7. Kyle Gibson, RHP
2011 MiLB Stats (AAA): 18 games, 18 starts; 3-8, 4.81 ERA, 1.427 WHIP, 95.1 IP, 91 K’s, 27 BB’s.
Gibson was well on his way to forcing himself onto the Twins roster through the months of April and May, going 3-3 in 10 starts, with a 3.60 ERA and 59 K’s in 55 IP. But it was about this time where his fortunes turned for the worse. In June and July, he made 8 more starts, but went 0-5 with a 6.47 ERA and just 32 K’s in 40.1 IP. His elbow finally barked at him, and further examination showed he would require Tommy John surgery. This effectively ending his 2011 and all of 2012 in an unfortunate turn of events for a team in need of a top-end starting pitcher. It’s not out of the question Gibson will make it back to pitching this year as Stephen Strasburg of the Nationals returned in 12 months, but I wouldn’t expect to even discuss Gibson with the Twins until 2013. Former Twins Comparison: Worm-burning version of Scott Baker. If his recovery goes well, he’s a potential staff ace (different from “ace”) with above average but not otherworldly strikeout potential.
6. Liam Hendriks, RHP
2011 MiLB Stats (AA, AAA): 25 games, 24 starts; 12-6, 3.36 ERA, 1.134 WHIP, 111 K’s, 21 BB’s.
2011 Twins Stats: 4 games, 4 starts; 0-2, 6.17 ERA, 1.500 WHIP, 23.1 IP, 16 K’s, 6 BB’s.
Hendriks was easily the Twins 2011 Minor League Pitcher of the Year, and finished the season toeing the rubber for the MLB club with mixed results. Half a year of further seasoning at AAA will do him some good, but at this point he’s #1 on the Starting-Pitching-call-up depth chart, so it’s likely he could be back in the bigs before the summer months heat up. Hendriks will never be overpowering, but with his plus makeup and plus command, should see mid-rotation results as he progresses further. Former Twins Comparison: Brad Radke. The prototypical “Twins Pitcher.” Will give up hits but limit the damage due to his ability to locate all 4 of his pitches for strikes.
5. Joe Benson, OF
2011 MiLB Stats (AA): 111 games, .285/.388/.495, 28 2B’s, 4 3B’s, 16 HR, 67 RBI, 56 BB’s, 109 K’s.
2011 Twins Stats: 21 Games, .239/.270/.352, 6 2B’s, 1 3B, 2 RBI, 2 BB’s, 21 K’s.
Benson’s power numbers fell some during a season in which he had knee surgery right in the middle of it, but by the end of August was back to his old self and got a September look with the Twins. Benson has a plethora of tools (power, speed, and arm) that are perhaps only surpassed by Aaron hicks in the minors, and they could make him a consistent 20-20 guy in the majors. The knock on him is he strikes out too much, but he also has been able to get on base at a very high clip throughout his minor league career (.094 OBP-AVG split), so the K’s don’t bother me as much as some others. He’ll get his first taste of AAA in 2012, and if any outfielders from the Twins miss significant time, Benson likely gets the call. Former Twins Comparison: Michael Cuddyer. He’s less advanced with the bat as far as making contact is concerned, but should maintain a respectable OBP and make up for it with similar power numbers and much better speed and outfield defense.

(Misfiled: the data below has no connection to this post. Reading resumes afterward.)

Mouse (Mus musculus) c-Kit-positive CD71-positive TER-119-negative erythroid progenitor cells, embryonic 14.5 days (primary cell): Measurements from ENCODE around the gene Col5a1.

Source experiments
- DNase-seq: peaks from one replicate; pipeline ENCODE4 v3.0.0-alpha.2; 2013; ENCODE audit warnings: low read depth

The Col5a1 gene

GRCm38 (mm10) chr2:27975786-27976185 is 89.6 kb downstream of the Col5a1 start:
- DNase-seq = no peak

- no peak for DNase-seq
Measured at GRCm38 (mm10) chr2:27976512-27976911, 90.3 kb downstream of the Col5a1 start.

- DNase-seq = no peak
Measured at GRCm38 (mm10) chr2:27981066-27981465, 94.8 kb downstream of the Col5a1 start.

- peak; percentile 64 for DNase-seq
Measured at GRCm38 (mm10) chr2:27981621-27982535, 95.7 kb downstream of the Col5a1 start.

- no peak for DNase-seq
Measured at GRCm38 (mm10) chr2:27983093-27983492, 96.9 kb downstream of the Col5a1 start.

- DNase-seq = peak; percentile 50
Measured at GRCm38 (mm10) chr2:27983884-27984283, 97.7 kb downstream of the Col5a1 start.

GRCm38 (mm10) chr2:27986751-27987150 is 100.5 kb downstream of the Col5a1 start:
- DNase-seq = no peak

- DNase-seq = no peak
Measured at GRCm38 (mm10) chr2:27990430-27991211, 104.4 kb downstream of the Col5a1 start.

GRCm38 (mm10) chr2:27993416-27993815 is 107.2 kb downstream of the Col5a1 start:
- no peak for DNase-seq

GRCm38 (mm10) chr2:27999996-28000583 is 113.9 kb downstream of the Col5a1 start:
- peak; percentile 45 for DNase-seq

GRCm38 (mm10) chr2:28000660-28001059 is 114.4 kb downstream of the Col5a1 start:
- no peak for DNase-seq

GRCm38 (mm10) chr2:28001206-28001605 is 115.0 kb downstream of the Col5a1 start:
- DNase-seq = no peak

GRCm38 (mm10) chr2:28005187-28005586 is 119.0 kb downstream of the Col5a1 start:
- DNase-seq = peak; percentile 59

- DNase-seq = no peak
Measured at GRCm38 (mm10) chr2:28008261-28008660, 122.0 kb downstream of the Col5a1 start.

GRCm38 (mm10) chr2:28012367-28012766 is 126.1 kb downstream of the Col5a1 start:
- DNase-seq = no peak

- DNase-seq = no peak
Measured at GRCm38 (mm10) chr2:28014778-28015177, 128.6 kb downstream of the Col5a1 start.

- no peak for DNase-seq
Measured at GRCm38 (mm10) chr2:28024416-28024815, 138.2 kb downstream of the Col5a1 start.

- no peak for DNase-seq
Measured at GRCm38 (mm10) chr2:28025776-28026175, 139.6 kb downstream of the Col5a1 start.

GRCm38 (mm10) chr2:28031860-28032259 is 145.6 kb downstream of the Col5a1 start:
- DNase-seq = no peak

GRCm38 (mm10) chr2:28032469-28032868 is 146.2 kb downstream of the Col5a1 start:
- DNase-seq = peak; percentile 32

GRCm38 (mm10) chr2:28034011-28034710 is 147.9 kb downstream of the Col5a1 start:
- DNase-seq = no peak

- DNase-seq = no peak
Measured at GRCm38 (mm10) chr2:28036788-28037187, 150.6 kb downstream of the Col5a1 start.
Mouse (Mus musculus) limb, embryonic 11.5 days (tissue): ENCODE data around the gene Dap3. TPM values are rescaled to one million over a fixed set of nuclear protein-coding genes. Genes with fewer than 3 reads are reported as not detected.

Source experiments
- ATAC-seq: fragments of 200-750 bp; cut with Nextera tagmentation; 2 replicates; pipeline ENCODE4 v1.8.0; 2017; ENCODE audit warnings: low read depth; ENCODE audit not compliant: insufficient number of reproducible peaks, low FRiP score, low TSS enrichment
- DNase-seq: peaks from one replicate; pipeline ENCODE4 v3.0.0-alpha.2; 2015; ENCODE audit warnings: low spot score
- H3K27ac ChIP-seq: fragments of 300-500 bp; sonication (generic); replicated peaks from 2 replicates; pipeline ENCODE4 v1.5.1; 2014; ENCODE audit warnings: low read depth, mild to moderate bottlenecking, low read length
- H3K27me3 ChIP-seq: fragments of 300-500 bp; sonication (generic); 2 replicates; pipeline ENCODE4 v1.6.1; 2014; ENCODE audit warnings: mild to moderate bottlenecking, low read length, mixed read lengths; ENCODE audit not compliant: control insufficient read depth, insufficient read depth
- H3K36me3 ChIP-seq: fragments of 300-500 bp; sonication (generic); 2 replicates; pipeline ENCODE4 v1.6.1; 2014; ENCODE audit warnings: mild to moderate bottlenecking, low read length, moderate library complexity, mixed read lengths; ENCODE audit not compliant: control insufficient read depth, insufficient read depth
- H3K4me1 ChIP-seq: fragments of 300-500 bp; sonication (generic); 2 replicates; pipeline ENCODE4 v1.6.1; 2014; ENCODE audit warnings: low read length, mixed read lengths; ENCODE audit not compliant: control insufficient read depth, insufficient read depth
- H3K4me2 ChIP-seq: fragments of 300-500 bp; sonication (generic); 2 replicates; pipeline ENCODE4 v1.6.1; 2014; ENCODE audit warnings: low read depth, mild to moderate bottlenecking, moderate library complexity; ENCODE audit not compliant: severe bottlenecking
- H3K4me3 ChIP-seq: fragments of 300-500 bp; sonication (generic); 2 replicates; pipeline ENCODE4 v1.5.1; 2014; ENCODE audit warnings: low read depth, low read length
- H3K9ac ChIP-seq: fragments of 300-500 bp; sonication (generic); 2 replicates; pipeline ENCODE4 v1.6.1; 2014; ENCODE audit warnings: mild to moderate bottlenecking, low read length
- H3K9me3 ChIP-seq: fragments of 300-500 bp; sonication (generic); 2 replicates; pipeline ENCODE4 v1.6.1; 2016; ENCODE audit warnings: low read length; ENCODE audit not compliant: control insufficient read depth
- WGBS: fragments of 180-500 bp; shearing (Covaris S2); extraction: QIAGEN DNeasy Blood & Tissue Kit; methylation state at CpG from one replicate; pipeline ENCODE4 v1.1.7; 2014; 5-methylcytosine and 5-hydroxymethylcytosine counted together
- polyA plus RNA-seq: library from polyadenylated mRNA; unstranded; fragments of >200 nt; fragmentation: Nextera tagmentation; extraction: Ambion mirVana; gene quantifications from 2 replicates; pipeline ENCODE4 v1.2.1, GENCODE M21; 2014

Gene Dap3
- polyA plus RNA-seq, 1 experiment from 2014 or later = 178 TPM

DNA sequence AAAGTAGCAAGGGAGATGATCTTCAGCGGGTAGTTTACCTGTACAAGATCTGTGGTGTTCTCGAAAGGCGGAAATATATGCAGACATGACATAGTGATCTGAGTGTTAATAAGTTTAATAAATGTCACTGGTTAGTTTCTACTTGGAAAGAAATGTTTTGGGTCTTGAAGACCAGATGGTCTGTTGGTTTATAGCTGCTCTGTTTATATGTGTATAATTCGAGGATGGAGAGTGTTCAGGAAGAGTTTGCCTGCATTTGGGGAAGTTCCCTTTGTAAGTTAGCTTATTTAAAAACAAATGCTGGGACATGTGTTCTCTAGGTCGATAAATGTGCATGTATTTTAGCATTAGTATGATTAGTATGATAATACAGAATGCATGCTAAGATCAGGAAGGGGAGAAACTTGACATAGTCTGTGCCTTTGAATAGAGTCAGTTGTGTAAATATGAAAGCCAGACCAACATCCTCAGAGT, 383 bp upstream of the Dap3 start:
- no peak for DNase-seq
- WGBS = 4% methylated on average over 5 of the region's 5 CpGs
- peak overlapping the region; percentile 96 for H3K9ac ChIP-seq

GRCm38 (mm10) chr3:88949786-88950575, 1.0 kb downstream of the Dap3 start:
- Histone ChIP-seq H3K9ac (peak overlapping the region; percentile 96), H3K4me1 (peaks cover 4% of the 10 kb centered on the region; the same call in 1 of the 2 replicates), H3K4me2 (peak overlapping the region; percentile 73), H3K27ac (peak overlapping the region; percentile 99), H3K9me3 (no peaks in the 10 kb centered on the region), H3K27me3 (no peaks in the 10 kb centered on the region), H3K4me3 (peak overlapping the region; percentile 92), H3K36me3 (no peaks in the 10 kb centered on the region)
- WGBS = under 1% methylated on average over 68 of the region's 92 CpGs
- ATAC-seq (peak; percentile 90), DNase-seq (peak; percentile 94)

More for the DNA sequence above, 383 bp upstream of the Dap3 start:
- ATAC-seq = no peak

4. Oswaldo Arcia, OF
2011 MiLB Stats (Rk, A-, A+): 81 games, .291/.335/.531, 23 2B’s, 4 3B’s, 13 HR, 51 RBI.
Arcia demolished the Midwest League to the tune of a .352 batting average and .704 slugging percentage in his first 20 games of 2011 with the Beloit Snappers. Even more impressive, was the fact he did so while dealing with a hurting elbow that kept him from playing in the outfield. When the pain finally became too much, he underwent arthroscopic surgery to repair it and missed 2 months of the season. Upon his return, Arcia was promoted to Fort Myers and endured his first struggles, batting just .263 with a .300 OBP. Arcia has been allergic to drawing free passes so far in his career, and this fact was made more apparent in his time with the Miracle where he drew just 9 BB’s in 59, the same number he drew in just 20 games while at Beloit. Much of his struggles at Ft. Myers can probably be attributed to the elbow, but Arcia was also added to the 40-man roster in the offseason, so a big 2011 where he demonstrates improvement in this area of his game is important. He was promoted aggressively even after the injury, so a return to the Florida State League and mid-season promotion to New Britain is very likely in 2012. Former Twins Comparison: Jason Kubel. “Professional” left-handed hitter with power and a strong arm from the outfield.